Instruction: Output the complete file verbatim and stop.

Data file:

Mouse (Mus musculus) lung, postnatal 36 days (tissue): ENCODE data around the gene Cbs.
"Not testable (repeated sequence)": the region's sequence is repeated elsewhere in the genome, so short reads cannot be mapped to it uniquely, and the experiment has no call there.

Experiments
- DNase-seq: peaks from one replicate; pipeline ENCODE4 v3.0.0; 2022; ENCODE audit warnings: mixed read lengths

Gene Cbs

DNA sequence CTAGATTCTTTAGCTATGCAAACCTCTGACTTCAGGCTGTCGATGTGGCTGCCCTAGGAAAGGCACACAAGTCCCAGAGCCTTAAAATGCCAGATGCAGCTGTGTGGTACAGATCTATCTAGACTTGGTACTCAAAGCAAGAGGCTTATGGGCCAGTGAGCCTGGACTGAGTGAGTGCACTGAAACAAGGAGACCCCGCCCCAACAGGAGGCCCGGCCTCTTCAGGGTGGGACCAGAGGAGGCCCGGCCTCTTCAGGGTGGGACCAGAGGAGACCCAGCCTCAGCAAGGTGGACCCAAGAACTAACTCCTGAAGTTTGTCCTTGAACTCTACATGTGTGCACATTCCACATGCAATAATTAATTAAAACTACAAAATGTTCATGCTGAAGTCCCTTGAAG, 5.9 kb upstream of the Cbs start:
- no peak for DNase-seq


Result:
Mouse (Mus musculus) lung, postnatal 36 days (tissue): ENCODE data around the gene Cbs.
"Not testable (repeated sequence)": the region's sequence is repeated elsewhere in the genome, so short reads cannot be mapped to it uniquely, and the experiment has no call there.

Experiments
- DNase-seq: peaks from one replicate; pipeline ENCODE4 v3.0.0; 2022; ENCODE audit warnings: mixed read lengths

Gene Cbs

DNA sequence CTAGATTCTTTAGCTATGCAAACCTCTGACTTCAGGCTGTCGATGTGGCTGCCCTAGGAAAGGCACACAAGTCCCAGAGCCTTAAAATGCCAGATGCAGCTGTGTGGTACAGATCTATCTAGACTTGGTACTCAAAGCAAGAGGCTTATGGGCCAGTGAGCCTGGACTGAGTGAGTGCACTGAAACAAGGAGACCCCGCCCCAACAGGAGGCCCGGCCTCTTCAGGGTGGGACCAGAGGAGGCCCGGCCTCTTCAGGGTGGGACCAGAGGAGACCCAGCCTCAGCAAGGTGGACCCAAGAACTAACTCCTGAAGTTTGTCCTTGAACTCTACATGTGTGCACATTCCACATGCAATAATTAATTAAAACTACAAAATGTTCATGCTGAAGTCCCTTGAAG, 5.9 kb upstream of the Cbs start:
- no peak for DNase-seq